A solid business plan will help you identify the goals you have for your business and make it easier to make decisions about which path to take when there are multiple options ahead of you.
If you’re new to the concept, here are four essential areas you need to cover to help you take your first steps towards success.
1. Cover all the bases.
The best plan covers a wide range of areas – not just those where your personal strengths lie. If, for example, you are a phenomenal coder, that’s great, but that doesn’t mean you can run a business of your own. Showing that you have a clear understanding of areas you might know little about, such as marketing, sales and accounting, is essential if you want investors to have the confidence to back you.
You don’t need to master all or even any of those skills yourself. You can either hire those with more expertise in those areas or simply outsource until your business is big enough to hire staff of its own. The important thing is to show that you are aware those parts of the business exist and that they won’t be magically taken care of by someone else.
2. Present a Detailed strategy.
Showing that you know the exact steps you need to take in order to achieve success, as well as being able to explain why your firm will succeed where others might have failed or might not venture, is essential if you want your business plan to get potential investors excited.
If your product or service outperforms others on the market, show why your ideas are better both in those contexts and in the context of running a business as a whole. Demonstrate the many ways in which your business is sustainable, your plans for growth and how you expect the business to look a year or two years down the line.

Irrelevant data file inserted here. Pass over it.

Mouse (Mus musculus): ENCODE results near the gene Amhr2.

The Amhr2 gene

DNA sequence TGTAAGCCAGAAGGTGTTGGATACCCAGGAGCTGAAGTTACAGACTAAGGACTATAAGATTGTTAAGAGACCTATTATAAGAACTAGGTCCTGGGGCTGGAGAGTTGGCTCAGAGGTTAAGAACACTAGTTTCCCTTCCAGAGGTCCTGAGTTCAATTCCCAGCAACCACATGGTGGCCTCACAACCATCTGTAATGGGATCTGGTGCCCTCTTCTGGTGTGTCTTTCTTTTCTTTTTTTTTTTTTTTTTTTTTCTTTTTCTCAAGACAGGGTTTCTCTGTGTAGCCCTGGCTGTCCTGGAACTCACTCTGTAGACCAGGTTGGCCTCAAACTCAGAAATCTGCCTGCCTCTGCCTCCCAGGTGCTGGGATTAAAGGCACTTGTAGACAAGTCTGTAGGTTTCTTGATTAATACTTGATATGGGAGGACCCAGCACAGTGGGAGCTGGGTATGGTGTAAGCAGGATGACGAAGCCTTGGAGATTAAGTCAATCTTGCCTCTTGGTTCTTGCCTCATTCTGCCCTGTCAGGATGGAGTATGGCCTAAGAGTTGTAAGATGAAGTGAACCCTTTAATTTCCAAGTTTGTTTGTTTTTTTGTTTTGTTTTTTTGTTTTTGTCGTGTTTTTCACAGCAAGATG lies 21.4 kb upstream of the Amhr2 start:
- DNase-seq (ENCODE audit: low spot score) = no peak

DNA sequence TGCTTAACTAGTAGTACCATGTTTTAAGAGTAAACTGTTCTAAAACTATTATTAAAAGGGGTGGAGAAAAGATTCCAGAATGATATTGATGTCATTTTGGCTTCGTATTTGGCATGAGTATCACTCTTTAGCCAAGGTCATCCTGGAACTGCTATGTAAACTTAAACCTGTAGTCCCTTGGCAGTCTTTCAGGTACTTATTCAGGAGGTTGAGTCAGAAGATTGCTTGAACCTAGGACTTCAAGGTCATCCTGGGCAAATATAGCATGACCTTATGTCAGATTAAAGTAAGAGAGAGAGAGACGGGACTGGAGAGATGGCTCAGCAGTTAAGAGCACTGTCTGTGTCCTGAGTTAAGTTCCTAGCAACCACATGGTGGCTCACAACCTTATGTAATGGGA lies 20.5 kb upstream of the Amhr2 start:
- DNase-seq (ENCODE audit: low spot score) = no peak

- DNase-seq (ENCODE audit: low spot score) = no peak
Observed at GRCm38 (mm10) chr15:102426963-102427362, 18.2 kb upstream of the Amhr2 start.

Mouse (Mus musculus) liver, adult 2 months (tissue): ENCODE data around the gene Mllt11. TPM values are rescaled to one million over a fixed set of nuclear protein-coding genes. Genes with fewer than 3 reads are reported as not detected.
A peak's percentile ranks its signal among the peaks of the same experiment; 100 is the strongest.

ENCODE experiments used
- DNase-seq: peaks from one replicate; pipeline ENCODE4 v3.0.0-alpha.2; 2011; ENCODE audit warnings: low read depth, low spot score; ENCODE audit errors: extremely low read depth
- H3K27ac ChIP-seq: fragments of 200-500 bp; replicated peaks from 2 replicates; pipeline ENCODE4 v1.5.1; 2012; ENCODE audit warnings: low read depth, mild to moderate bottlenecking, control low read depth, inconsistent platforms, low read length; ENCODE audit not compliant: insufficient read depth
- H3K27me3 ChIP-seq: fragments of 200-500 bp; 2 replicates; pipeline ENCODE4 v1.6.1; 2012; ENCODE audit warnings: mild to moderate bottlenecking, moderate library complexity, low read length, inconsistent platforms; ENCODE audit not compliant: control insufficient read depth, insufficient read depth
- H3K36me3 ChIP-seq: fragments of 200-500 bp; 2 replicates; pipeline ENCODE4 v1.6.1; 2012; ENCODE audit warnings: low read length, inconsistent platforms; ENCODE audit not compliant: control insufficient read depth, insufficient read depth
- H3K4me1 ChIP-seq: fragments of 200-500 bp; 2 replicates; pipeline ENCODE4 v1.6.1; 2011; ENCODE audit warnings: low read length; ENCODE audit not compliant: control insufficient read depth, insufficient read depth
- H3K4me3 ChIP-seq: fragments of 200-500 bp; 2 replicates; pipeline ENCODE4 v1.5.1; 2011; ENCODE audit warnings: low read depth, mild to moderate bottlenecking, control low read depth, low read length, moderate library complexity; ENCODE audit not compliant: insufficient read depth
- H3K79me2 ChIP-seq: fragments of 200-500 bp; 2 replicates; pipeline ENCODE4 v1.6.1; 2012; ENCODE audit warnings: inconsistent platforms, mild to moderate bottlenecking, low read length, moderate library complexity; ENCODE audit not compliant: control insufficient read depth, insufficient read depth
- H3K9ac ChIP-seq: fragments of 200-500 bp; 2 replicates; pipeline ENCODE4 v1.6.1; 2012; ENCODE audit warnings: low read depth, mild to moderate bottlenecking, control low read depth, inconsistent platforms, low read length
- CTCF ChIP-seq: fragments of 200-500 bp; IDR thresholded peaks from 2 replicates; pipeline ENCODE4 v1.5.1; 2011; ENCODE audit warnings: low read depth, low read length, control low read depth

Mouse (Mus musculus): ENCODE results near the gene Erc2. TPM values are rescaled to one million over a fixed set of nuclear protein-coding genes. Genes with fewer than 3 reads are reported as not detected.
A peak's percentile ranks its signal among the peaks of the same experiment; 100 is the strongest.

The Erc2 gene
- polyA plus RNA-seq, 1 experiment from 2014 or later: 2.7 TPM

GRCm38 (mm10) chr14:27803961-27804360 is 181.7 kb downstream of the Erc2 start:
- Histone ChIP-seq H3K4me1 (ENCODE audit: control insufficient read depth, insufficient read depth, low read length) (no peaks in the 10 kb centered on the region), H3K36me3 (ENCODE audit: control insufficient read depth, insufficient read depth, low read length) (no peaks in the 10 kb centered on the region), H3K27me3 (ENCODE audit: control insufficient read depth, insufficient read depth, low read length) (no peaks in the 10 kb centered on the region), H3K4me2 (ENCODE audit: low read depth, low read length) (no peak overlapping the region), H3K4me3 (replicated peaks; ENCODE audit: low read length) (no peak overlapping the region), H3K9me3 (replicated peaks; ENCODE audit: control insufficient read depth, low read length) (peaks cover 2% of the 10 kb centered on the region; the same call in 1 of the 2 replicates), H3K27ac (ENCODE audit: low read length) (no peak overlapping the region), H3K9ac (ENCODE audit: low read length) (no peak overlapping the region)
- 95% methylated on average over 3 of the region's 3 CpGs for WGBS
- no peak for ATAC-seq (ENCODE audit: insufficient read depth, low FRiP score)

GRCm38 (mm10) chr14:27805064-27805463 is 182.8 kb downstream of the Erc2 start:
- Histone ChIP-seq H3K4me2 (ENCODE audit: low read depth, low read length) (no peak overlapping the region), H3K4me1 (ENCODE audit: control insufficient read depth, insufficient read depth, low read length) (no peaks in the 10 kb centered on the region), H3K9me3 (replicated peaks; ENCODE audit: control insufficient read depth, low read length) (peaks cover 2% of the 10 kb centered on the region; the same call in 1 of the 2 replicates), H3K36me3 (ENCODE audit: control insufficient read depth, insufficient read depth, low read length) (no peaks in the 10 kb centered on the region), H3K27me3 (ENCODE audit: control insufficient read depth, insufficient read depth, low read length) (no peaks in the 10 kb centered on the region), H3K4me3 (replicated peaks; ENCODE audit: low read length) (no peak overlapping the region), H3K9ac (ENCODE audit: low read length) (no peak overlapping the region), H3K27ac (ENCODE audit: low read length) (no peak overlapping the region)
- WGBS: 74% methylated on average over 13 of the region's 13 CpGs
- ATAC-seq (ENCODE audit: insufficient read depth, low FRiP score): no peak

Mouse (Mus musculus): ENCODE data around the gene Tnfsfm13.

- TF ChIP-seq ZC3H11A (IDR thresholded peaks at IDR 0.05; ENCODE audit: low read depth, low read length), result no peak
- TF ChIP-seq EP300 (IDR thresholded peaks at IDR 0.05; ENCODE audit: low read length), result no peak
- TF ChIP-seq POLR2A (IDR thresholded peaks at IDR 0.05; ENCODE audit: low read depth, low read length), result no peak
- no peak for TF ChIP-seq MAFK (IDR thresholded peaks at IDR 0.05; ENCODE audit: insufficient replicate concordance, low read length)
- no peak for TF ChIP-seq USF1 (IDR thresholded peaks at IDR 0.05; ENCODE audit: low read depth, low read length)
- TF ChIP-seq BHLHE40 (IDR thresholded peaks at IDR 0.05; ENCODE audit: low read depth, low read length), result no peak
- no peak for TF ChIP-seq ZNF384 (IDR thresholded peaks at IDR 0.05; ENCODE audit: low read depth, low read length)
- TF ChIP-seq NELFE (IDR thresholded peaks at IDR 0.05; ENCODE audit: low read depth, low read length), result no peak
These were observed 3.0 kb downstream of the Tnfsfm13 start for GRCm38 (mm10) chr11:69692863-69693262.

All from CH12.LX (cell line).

3. Security protocols.
The rise of cybercrime means that security has become a board-level consideration. Jobs can be lost, or business shutdown if security isn’t taken seriously. It is now no longer a case of wondering if your company might be the victim of an attack, but rather planning how to deal with the fallout when the inevitable attack comes. This is known as “assume breach” where you assume a breach has already occurred and it’s a matter of time before you find out about it.
Showing that you are aware of the threat by including a rudimentary strategy in your business plan will show potential investors that you are being wholly realistic about the level of threat and not simply burying your head in the sand.
Practical steps you can take to mitigate the threat include stating your intention to hire a chief security officer as soon as it becomes practical, and detailing the precautions you are taking with your hardware/software systems.
If you plan to utilize cloud services for your IT needs, then make sure you have a plan to address the security issues that come with using the cloud. While your existing firewall and proxy will help protect your network, securing your cloud usage requires additional security technology. Make sure you understand all the security controls applicable to cloud services, such as single sign-on, multi-factor authentication, or security controls offered by cloud access security brokers (CASB). CASBs protect both the data that’s in the cloud and the users that access that data.
4. An exit strategy.
Your exit strategy need not form part of your formal business plan, but it is something you need to have in mind for the earliest possible stage. The reason is that the way you run your business on a day-to-day basis will be very different if you have a clear end in mind, rather than just assuming the business will run on and on forever. It is quite likely – in fact almost guaranteed – that the exit strategy will change as your business grows, but having one in place means it can be easily adapted to keep you on track with your long-term goals.